Collaborative works abound in the book and show—it would be impossible to collect Brainard’s work comprehensively and exclude them. In “Untitled (What!!)”, a 1964 mixed-media collage by Brainard and Berrigan, in classic nudge-wink form, Joe has demarcated a “rectangle for Ted to do something in” below a repeating appropriated comic panel, in his signature all-caps handwriting. Directly above this is another 1964 work, made with Frank O’Hara, and on the facing page we find a neutral-toned collage collaboration with Tony Towle. On page 179, we see an especially debonair teddy bear advertising Anne Waldman and Reed Bye at the Project on December 28, 1977—one of a number of (generally pro-bono) book covers and reading flyers that Joe churned out throughout his life. Get the book, then find as many of the original covers as you can in your favorite used bookstore (Unnameable Books in Prospect Heights is mine). On the note of Brainard’s sheer volume of work, Yau points out key differences and similarities between Joe and Andy Warhol (a common comparison), emphasizing that Brainard’s relative lack of stardom was born out of choice and a conscious rejection of the art world, exemplified in his secession from it in 1977, following a solo show of 1500 works in 1975. Yau aligns him more closely with the artists Ray Johnson and Bruce Conner, both of whom circumnavigated the commercial art world in their own ways; Johnson mailing his work to other artists and collaborating via post, Conner repeatedly creating work under various alter egos.

Yau orients much of his essay around Brainard’s intentional disregard for the commercial art world, noting that Joe and his friends’ “acceptance of one another and the choices they made existed completely outside mainstream American ideals.” The very matter of Brainard’s work and life—the scale, the generosity, the interest in the beautiful and the real—necessitated a rejection of “western masterpiece tradition” and the desire for hierarchical success that many of his peers were climbing through. “He made art for his friends, created suites of work for his lovers… he did not accommodate his art to capitalism’s structure of exchange.” Yau points out Brainard’s appropriation techniques and his dismissal of the capitalist movements of the art world, but—as he notes in his investigation of “Untitled (Flag)” (1962), a collaged Jasper Johns nod with text by Ted Berrigan—“he was not making fun of the abstract expressionist master or defacing a well-known Pop motif through his references. But he was making their work his own.” Because Joe ingested art works and movements irreverently and enthusiastically, and as Ron Padgett noted, saw them as a “way to see the world,” he foregrounded beauty, the earnest, and something akin to anti-irony—“there was no message or commentary on consumerism and waste. He was not interested in being ironic.” Joe lived a life that purposefully evaded commodification and neglected consumerism in its structure, but he was not interested in declaring anything in his artwork outside of himself, beauty, the real. He cared deeply about his materials. They were his subject, they were himself:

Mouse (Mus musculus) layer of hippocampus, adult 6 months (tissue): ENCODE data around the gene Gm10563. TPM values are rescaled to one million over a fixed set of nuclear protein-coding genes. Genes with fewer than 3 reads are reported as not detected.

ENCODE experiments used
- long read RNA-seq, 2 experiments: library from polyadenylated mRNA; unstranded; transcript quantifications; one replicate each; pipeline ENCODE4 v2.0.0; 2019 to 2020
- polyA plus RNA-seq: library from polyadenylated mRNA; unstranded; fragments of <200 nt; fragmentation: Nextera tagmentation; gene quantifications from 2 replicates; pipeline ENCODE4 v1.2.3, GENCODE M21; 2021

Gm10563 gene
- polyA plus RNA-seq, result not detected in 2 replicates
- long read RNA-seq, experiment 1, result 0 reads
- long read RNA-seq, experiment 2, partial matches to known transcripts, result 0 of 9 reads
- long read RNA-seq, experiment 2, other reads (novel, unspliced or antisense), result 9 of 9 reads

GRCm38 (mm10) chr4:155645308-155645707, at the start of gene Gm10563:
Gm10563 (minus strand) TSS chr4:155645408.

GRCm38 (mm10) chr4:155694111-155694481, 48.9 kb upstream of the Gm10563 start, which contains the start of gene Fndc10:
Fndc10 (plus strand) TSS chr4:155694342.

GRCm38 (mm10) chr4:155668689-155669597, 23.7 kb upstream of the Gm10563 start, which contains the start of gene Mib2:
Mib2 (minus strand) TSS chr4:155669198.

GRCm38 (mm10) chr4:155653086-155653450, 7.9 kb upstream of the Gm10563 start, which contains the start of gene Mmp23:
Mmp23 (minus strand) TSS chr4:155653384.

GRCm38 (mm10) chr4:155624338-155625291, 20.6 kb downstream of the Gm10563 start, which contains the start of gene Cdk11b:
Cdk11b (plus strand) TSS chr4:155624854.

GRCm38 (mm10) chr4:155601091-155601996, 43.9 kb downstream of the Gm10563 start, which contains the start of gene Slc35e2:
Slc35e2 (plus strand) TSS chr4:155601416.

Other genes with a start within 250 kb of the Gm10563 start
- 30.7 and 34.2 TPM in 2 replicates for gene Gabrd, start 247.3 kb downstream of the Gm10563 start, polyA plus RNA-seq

They are present, they are the ways of my country, they are familiar,

they are us, the way we dress and the expression we are forced to

plaster on our faces.

–Joe, age 19, “Self-Portrait on Christmas Night” (1961)

Joe Brainard: The Art of the Personal is personal, artful. The life and work of Joe Brainard is so full and filling as to be difficult to traverse on one’s own. John Yau is a stellar guide.

#271 – Winter 2023